A middleman in a graft scheme at Brazilian state oil company Petrobras has implicated the chairman of global energy trading firm Vitol in a bribery operation to obtain oil contracts, as well as two high-ranking executives at rival Trafigura and its former CEO, according to plea bargain testimony seen by Reuters.
The individuals named in the previously unreported documents are Ian Taylor, the chairman of Vitol, as well as Claude Dauphin, the former chief executive and chairman of Trafigura. Trafigura co-head of oil trading José Larocca and chief operating officer Mike Wainwright were also implicated in the alleged scheme.
According to the documents, which summarize a plea deal reached in August with federal prosecutors, businessman Carlos Henrique Nogueira Herz testified that the executives knew of millions of dollars in bribes paid to Petrobras employees.
An oil industry insider with decades of experience, Herz pleaded guilty in August to Brazilian prosecutors’ charges that he formed a “criminal group” that used his contacts in the sector to funnel bribes from Vitol and Trafigura to Petrobras employees from 2011 to 2014 in return for sweetheart fuel trades benefiting the commodity trading firms.
If his accusations are proven, Herz’s testimony would up the ante in an ongoing Brazilian investigation of the commodity trading industry – codenamed Operation Without Limits – as it brings accusations of wrongdoing to the top echelons of some of the sector’s largest companies.
Herz provided prosecutors with dozens of pages of emails and bank statements, reviewed by Reuters, that offered extensive detail on the bribery scheme as a whole.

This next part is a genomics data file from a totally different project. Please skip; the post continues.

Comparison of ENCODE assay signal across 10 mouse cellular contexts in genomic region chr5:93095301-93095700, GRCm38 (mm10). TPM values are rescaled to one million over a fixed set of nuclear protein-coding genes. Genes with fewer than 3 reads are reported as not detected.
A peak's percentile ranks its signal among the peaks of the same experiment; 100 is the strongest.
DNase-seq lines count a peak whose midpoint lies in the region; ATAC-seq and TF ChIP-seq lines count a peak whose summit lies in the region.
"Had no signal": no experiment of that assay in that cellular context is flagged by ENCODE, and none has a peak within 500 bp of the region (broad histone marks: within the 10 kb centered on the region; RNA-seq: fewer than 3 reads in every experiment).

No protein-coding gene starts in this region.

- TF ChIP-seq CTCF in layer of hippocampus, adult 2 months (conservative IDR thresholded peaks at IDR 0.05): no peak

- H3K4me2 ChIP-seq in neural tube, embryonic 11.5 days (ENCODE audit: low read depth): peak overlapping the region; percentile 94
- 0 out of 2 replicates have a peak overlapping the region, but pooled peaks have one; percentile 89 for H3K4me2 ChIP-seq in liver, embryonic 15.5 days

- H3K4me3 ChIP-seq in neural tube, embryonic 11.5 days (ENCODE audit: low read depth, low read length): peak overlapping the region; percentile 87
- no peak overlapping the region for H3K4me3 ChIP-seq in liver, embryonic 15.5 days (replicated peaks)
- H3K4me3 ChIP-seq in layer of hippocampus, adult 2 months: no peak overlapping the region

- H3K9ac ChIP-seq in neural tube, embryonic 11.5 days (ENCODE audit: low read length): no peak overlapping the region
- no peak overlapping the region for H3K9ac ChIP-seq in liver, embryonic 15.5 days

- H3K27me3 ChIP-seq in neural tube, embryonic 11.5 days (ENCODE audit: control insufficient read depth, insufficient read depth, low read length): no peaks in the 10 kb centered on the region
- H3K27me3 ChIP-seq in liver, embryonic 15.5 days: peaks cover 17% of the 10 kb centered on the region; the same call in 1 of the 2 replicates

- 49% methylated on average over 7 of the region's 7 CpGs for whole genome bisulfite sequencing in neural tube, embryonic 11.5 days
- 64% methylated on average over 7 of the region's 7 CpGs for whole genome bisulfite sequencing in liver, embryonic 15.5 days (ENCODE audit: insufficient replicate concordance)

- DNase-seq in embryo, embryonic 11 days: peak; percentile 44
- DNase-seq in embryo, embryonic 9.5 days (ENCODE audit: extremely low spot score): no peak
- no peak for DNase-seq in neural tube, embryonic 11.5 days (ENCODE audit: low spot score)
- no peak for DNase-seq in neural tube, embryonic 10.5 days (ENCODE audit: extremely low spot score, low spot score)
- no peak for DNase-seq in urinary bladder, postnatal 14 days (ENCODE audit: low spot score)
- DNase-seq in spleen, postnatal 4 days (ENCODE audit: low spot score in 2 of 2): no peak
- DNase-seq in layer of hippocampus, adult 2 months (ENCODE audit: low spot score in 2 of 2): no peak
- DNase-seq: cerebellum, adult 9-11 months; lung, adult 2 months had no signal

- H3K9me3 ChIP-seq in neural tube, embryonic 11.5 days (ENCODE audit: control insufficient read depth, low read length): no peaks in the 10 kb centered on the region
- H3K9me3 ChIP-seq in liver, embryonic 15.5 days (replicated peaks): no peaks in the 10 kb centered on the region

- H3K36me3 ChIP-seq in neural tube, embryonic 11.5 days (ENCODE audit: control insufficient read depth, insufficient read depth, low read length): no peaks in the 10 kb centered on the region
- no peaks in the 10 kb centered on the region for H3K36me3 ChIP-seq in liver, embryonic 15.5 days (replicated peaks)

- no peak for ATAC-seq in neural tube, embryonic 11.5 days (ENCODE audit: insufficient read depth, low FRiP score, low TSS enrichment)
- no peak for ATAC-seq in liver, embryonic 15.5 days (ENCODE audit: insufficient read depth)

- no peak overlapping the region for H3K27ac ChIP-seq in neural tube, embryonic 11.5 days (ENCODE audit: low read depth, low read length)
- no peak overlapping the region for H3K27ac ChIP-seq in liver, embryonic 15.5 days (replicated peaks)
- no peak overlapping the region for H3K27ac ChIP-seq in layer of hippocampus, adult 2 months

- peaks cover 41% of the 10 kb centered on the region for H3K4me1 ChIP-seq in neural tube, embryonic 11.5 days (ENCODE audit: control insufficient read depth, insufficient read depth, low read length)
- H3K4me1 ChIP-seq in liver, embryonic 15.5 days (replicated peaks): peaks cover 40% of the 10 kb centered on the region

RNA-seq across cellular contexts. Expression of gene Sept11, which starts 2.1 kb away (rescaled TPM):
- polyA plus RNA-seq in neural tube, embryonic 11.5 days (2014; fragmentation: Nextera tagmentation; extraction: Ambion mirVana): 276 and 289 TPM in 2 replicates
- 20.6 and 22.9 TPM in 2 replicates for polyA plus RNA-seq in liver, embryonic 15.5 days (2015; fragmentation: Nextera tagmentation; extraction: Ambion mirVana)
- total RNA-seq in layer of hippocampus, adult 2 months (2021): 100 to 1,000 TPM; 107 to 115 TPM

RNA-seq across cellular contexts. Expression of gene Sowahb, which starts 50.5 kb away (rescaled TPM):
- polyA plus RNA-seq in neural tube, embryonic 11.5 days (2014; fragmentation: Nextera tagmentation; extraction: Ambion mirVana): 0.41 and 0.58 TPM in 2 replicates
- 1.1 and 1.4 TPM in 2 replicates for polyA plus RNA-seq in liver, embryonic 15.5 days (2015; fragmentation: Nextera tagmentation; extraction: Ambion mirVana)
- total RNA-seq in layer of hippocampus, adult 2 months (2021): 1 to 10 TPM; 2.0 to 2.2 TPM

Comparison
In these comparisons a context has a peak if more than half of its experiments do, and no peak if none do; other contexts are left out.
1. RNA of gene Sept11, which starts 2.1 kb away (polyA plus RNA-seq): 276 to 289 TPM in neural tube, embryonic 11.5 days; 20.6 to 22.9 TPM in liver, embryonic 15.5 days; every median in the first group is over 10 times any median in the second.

Herz provided no documentary evidence specifically linking Taylor to the allegedly illegal conduct. Herz said one of his business partners, a close personal associate of Taylor, informed him about the Vitol executive’s involvement in the bribery scheme.
He provided documents showing Trafigura’s Wainwright was copied on an email referencing what Herz alleges were bribe payments. In his August testimony, Herz said Wainwright was involved in facilitating the payments.
He did not provide any documentary evidence showing the involvement of Trafigura executives Dauphin and Larocca, whom he alleged were both aware of the bribery scheme but not directly involved.
In his testimony, Herz said he knew of the executives’ knowledge and involvement in the alleged scheme in part because he personally set up a financial back channel in 2012 through which Trafigura bribes could be paid to Petrobras employees.
He provided to prosecutors dozens of pages of emails and bank statements detailing what he alleged were aspects of those negotiations. The documents did not mention or include correspondence from Dauphin or Larocca.